• What are you suggesting is the ideal diet? I agree that too much processed foods are a no no but beyond that I am not sure what constitutes the right foods to eat.

  • Hello again

    Thank you so much for your answers and support. It feels so good to be able to communicate with people who understand this problem. Since finding out the result I have done nothing but research and have been seriously alarmed. All the info seemed to be suggesting that my levels were extremely high but I have found it difficult to get my head around this. There is nothing wrong with me! Heart disease has never been a factor in my life. or rather I thought it hadnt.

    My father died at the age of 62. He had been dead for 3 months when found so their was sufficient decomposition for the coroner to be unable to determine true cause of death. However it was suggested that the likely cause of death was a heart attack. We were estranged and I knew little about his life and nothing about his parents and siblings. It seems likely therefore that if it is FH it did come from his side.

    This has come as a bolt out of the blue to me and has truly alarmed me. I have four children and am now worried for them. I have spoken to each of them and advised them all to get their cholesterol checked.

    i must admit it feels good to be able to share these concerns. I hope I havent gone on too much!!

    Amanda

  • Hi amandac - welcome to the site. I have FH which was discovered when I had a blood test aged 30 and my cholesterol was 14.8. Also unsure which parent I inherited it from - dad died aged 58 of lung cancer and mum died aged 85 of nothing heart related. Both were smokers. My brother died of a heart attack aged 52 but also had a complicated medical history having had kidney failure and a transplant. He did have high cholesterol but was a smoker and drinker. Unfortunately I have passed FH onto both my kids - a fact I find very hard to deal with. I would never have had kids if I'd known this would happen. Have been on various statins for 17 years now and finding the side effects hard to tolerate now.

  • I too find it hard to accept that I may have passed something damaging on to my kids. I am just hoping and praying that they havent got it.

    You mention side effects. which side effects are you experiencing that you are finding it difficult to tolerate? I know virtually nothing of statins (this is all new to me), I just know that when I had them before I had a lot of muscle pain

  • I have progressively worsening muscle pain, mainly upper back and now down my arms. If I exert myself my muscles ache worse for days. On 40mg rosuvastatin I had horrible tingling/buzzing in my legs, feet, arms and hands. Suffer with low mood, irritability and loss of libido. Feel a LOT older than my 47 years. Can't say 100% if caused by statins but I am inclined to think so. Not everyone suffers the same or any side effects and when I first started on statins I don't think I had any problems so it's either long-term usage or just my age! I now have to decide whether to put my kids (aged 14 and 9) on statins or not. Hard choice.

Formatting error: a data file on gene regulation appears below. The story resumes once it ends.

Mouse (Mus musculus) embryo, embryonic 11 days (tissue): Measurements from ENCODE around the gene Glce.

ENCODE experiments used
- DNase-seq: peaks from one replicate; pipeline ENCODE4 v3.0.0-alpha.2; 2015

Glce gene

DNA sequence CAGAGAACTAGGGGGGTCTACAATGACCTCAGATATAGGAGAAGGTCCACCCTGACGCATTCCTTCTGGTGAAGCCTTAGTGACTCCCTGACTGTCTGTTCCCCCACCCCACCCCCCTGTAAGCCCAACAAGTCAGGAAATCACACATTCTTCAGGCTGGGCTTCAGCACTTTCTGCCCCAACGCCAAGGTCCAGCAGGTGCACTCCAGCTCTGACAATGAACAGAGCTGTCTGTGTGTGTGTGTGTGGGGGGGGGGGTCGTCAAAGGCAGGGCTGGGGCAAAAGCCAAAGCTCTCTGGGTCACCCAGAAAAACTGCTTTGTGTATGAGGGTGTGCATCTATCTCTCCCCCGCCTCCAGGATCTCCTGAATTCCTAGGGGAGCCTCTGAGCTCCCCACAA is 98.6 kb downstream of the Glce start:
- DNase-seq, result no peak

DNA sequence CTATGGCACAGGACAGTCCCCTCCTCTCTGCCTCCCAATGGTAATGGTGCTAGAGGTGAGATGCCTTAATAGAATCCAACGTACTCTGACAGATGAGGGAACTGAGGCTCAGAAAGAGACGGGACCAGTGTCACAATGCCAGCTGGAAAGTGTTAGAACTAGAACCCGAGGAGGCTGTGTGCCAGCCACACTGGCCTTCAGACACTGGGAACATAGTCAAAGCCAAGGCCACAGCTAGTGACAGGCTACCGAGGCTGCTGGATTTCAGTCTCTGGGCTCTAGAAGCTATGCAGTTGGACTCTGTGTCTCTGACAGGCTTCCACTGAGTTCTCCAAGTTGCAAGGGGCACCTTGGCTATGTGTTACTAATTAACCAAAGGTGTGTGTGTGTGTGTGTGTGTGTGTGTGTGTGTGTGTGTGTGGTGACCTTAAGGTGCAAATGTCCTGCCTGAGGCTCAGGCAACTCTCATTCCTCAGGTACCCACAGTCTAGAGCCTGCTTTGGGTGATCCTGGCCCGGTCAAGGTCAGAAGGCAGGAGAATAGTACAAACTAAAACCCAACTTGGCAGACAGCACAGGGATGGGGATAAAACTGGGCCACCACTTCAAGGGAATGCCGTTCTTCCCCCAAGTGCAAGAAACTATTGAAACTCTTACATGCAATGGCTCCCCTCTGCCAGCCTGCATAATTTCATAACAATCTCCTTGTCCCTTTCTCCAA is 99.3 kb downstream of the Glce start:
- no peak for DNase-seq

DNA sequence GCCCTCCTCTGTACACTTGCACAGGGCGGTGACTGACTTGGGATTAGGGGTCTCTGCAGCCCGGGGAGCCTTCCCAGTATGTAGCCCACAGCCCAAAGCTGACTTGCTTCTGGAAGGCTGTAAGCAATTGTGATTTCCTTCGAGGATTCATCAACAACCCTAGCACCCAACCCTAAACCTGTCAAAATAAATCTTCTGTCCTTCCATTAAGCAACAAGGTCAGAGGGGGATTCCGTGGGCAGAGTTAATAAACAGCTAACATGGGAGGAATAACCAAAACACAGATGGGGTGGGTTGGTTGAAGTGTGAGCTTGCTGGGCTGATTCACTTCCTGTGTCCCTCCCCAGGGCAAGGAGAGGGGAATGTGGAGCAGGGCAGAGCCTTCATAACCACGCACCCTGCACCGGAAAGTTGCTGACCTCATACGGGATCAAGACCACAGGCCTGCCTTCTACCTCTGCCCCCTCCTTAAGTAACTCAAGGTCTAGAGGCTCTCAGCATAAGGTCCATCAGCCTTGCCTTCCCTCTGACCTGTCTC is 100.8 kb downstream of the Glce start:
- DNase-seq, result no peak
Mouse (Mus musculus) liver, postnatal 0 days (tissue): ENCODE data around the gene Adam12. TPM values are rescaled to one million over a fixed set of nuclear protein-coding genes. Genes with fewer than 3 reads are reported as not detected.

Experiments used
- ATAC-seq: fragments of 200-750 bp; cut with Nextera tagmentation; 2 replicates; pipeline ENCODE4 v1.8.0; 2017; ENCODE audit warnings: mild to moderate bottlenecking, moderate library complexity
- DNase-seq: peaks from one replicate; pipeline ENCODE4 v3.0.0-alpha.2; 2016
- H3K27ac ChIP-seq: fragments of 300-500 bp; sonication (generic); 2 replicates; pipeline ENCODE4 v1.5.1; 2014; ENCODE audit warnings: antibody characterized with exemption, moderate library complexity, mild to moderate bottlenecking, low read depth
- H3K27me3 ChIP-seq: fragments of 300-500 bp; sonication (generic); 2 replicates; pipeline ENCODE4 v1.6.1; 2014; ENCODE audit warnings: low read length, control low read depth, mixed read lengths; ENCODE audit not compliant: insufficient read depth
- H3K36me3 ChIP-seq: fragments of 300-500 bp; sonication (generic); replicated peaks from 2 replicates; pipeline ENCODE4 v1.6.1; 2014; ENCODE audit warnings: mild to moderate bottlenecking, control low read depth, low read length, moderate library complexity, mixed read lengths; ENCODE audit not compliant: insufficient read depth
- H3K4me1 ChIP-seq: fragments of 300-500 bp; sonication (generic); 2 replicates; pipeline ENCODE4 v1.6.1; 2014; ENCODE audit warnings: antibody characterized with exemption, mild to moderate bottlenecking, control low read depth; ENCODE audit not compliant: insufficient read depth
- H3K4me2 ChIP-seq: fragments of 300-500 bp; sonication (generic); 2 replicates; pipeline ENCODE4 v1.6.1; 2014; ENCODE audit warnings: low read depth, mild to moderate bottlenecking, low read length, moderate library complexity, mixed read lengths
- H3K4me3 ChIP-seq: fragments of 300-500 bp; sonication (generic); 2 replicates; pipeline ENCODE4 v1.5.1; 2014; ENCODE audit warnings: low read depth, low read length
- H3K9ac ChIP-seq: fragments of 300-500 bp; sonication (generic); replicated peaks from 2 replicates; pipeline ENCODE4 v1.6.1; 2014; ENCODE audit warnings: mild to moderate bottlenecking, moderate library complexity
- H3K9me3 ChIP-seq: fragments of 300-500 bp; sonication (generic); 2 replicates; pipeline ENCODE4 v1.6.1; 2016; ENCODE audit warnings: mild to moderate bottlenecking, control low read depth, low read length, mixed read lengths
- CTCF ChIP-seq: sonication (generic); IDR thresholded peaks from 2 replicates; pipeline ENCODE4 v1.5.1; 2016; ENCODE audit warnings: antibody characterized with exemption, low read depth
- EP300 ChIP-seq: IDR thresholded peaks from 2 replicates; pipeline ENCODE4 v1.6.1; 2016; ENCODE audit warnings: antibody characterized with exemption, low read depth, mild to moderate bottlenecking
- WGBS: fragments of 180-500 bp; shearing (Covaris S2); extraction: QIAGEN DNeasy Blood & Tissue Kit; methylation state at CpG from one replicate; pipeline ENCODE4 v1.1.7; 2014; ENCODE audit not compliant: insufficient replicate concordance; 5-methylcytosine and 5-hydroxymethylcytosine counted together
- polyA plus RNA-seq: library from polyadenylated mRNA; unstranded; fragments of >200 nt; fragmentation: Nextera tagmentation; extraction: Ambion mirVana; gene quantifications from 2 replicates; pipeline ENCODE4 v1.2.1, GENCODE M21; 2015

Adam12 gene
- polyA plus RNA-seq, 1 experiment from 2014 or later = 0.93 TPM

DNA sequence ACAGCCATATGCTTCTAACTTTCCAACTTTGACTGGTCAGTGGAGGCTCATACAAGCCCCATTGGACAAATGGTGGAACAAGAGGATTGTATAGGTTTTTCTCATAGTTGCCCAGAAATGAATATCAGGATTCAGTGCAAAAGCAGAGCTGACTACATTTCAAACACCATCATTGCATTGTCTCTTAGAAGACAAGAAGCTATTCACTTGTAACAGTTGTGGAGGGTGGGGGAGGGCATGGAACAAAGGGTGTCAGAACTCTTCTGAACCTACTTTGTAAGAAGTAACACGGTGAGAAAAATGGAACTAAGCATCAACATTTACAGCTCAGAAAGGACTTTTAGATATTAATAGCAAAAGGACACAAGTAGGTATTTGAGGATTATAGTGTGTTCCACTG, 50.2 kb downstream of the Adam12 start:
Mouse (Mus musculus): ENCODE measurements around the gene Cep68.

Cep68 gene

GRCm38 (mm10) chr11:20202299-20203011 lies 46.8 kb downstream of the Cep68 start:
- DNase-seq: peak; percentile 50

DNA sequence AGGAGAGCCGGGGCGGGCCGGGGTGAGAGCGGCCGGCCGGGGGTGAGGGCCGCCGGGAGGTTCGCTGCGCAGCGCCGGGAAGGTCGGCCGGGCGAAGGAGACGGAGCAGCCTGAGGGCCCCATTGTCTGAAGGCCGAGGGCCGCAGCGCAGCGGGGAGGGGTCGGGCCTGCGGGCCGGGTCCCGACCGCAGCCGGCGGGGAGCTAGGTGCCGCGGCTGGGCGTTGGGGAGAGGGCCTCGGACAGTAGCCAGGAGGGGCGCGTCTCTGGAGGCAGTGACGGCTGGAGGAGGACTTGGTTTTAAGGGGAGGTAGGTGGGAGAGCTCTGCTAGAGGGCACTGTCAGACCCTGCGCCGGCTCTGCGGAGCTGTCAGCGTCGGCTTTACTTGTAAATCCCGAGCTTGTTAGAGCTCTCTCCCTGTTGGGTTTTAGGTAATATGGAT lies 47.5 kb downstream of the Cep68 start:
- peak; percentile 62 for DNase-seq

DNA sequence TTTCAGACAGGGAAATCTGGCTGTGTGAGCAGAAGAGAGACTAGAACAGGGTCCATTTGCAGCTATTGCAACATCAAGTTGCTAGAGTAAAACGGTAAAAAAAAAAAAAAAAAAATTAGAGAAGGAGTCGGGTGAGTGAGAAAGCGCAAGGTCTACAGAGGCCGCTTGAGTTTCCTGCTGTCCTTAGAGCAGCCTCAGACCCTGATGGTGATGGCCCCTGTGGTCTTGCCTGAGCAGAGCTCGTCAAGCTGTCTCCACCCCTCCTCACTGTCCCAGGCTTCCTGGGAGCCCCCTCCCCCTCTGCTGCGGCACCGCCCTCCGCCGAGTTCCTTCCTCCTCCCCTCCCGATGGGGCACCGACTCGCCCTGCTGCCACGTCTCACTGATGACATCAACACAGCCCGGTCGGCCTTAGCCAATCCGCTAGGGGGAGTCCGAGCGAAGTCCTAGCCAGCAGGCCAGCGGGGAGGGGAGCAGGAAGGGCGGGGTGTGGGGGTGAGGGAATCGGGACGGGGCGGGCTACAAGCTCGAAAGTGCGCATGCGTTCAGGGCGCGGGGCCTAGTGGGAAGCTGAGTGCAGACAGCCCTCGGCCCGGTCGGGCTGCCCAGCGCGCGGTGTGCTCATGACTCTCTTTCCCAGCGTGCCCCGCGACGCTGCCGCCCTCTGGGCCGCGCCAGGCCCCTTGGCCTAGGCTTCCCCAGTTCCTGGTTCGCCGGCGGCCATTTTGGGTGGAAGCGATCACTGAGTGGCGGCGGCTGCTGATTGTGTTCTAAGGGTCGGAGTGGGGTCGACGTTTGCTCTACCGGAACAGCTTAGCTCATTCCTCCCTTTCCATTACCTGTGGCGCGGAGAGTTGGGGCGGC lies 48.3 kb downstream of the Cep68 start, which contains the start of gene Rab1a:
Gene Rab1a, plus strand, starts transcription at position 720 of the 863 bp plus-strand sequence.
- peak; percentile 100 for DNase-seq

• Hi Amanda, can i really reiterate the advice you've been given. Diet lifestyle are important as is regular exercise and will improve general health and bring levels down a bit but i think unfortunately with levels this high may not be enough. High cholesterol due to FH is different to elevated cholesterol because of a poor lifestyle. In FH your liver simply can metabolism and process cholesterol so it builds up. I think aswell that it is likely you have FH. Ask for a referral. Stay in touch on here and let us know how your getting on.importantly please don't feel bad if you have passed this on, feel relieved that you've found out and can get your kids checked. If they're positive and diagnosed young they can make appropriate changes now and will be best armed heading forward to minimise any problems this may cause. Knowledge is power.

    Researching thoroughly is a really good idea... Just be critical in how you assess information you are reading. There's a discussion on this going on which may help?

    Please do not panic though... There are so many options you just need to suss out what works for you. I am on apheresis should you have any questions about that feel free to ask. ( am also on rosuvastatin, have been on various statins for 18 years... Luckily i have been okk on these so far. My pre treatment levels were 18! They nise average.4 so your levels are entirely copable.